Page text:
Give financial incentives to grow crops in the Southwest that are climate-suitable in order to help replenish water and reduce GHG emissions
The increasingly dire drought in the Southwest, especially in states that depend on the Colorado River for water for food and other crops, is partly to blame because of the incredible financial incentives given to the growing of crops otherwise unsuitable to the climate of the usually arid Southwest--namely, cotton.
The financial incentives for cotton crops are incredible--ridiculous at times, especially for a crop that requires so much more water than the area can reasonably supply without ultimate causing severe drought conditions.
My proposal is to ultimately eliminate financial incentivization for cotton and alfalfa crops and instead shift toward incentivizing crops that are suitable for the increasingly arid climate of the Southwestern United States.
While the initial phases of this proposal is a way to adapt to climate change, my proposal also involves planting trees and other crops that are carbon-negative, reducing GHG emissions over the long-term and thus helping to mitigate climate change. The carbon can be traded via some form of public market to help offset emissions.
What actions do you propose?
- Make changes in the Farm Bill Act that encourage growing and exporting climate-suitable crops in desert areas
- Encourage financing of sustainable agriculture training programs in high school and college/university for future farmers
- Encourage existing non-climate suitable crop farmers to switch, via financial incentives and training, as well as establishing support to help them with the transition
- Fund programs which plant carbon-negative crops and tree orchards in order to offset emissions and help mitigate climate change effects
- Establish a market for farmers to trade carbon credits to help offset emissions and thus achieve a carbon-negative commodity
Who will take these actions?
- Federal government, namely Congress through its adapting new incentives and changes to the Farm Bill
- U.S. Department of Agriculture
- State departments of agriculture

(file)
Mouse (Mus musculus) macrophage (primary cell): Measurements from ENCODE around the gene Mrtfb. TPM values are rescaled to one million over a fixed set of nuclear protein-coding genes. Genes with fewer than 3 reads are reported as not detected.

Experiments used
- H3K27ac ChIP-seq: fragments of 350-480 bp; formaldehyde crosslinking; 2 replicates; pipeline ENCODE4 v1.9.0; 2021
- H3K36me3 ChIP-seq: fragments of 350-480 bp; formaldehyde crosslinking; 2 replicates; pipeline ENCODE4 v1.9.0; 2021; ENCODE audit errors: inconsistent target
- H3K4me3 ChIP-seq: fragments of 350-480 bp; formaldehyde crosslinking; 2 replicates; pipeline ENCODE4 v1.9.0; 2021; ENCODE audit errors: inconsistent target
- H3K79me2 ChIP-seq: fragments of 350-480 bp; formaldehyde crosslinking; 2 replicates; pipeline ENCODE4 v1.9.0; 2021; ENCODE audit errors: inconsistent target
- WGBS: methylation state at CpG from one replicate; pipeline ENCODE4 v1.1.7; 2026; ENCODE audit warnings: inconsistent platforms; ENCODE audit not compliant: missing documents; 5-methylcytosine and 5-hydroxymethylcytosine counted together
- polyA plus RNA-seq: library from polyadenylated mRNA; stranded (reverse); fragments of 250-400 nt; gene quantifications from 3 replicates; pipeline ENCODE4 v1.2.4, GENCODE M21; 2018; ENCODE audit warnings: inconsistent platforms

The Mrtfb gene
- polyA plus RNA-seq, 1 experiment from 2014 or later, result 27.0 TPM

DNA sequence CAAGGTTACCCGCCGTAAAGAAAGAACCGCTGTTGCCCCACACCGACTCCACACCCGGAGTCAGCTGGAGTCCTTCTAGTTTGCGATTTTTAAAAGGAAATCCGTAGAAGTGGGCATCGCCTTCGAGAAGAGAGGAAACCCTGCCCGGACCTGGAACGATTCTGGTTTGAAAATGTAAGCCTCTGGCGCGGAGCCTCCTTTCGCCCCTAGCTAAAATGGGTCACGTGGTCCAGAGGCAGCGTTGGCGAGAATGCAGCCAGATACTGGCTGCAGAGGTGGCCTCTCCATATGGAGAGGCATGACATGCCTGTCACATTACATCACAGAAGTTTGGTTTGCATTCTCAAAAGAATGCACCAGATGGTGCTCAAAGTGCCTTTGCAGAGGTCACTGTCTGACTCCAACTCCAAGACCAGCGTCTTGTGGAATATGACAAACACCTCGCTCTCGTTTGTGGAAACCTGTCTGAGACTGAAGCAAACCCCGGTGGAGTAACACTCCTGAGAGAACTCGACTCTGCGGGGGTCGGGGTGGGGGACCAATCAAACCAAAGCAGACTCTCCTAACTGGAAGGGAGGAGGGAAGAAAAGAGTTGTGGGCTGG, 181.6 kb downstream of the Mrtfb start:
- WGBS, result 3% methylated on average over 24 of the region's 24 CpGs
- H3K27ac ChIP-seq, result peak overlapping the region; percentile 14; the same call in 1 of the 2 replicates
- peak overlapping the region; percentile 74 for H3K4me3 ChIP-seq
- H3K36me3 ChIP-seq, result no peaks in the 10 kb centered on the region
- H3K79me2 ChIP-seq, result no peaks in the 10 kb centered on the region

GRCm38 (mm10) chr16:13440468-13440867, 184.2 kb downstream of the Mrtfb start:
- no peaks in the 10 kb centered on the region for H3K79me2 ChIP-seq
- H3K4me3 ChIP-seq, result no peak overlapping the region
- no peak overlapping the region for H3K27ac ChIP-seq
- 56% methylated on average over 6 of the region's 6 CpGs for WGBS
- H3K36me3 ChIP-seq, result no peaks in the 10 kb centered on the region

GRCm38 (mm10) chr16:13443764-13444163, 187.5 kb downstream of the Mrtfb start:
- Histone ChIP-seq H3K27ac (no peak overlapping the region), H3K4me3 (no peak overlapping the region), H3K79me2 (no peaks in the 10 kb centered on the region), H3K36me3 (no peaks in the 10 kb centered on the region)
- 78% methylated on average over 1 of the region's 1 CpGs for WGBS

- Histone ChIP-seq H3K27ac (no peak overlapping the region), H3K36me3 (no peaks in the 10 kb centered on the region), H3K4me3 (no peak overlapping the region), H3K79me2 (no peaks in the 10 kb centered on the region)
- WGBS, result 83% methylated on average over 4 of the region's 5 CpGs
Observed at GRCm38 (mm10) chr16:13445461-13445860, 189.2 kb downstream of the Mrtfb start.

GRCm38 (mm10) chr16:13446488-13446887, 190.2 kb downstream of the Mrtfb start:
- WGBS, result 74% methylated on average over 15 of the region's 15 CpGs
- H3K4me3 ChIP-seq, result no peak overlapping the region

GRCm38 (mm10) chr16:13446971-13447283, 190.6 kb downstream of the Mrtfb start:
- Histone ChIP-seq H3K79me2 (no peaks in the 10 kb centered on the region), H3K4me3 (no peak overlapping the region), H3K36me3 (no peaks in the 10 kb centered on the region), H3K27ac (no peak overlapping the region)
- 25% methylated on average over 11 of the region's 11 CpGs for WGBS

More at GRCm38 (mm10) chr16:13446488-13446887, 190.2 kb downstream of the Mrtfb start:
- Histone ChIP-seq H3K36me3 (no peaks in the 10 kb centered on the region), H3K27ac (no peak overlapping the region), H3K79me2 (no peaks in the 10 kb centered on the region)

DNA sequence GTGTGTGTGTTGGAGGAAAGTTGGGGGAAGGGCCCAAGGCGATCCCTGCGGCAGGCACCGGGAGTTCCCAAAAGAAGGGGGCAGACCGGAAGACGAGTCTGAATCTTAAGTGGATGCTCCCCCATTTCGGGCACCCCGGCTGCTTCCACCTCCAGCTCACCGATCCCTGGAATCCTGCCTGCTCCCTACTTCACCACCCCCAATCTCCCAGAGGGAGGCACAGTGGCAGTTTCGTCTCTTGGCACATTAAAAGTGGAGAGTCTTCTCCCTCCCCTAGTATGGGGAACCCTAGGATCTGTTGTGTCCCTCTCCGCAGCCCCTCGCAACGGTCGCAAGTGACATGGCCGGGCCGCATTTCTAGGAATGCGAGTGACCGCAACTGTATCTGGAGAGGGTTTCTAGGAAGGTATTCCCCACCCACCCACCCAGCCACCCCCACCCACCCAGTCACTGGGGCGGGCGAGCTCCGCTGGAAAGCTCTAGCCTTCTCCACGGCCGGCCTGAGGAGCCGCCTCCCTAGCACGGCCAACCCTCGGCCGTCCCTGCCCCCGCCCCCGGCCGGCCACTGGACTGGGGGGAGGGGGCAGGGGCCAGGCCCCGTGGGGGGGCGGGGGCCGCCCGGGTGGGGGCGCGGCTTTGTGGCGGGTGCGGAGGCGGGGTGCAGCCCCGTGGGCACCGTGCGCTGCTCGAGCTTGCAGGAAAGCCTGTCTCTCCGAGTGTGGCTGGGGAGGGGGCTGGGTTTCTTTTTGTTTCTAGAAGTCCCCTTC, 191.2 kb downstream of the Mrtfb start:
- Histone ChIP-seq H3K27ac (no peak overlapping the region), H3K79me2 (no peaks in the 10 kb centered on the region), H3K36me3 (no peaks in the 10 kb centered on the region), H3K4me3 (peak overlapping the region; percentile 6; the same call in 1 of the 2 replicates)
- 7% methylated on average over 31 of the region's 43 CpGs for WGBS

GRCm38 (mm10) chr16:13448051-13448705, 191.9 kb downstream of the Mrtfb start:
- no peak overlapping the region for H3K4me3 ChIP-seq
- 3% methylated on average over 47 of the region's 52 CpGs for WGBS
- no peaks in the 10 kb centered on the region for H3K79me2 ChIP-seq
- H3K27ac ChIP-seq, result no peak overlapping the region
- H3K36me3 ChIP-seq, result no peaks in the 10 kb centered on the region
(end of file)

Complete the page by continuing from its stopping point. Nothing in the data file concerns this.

- County and town committees
Where will these actions be taken?
Southwestern United States, namely:
- New Mexico
- Western Texas
- Southwestern California
How much will emissions be reduced or sequestered vs. business as usual levels?
Based on my estimations, my proposal reduces emissions from the Southwest farming sector:
- by 15% by 2020
- by 30% by 2030
- by 50% by 2040
- by 80% by 2050
What are other key benefits?
- Gradual replenishment of water resources in drought-stricken areas
- Behavioral changes such as planting regionally suitable flora around homes
- New crop exports and regional economic benefits
- Mitigation of climate change through zero-emissions targets and carbon sequestration
What are the proposal’s costs?
- Cost: Possibly upwards of 15 to 30 billion dollars over the next 20 years
- Negative side effects: many farmers could lose livelihoods during transition; regional economy may collapse if transition does not work out
- Short term (5-15 years): Approve changes to Farm Bill; Department of Agriculture establishes incentives for growing of new crops, as well as assistance for farmers making transitions; water restrictions put in place
- Medium term (15-50 years): Establish training and degree programs for sustainable agriculture specific to Southwest region; Complete 70-75% transition to climate-suitable farms; exporting of crops; begin replenishment of water resources
- Long term (50-100 years): Establish 90-95% transition to climate-suitable crop farming, as well as replenishment of water resources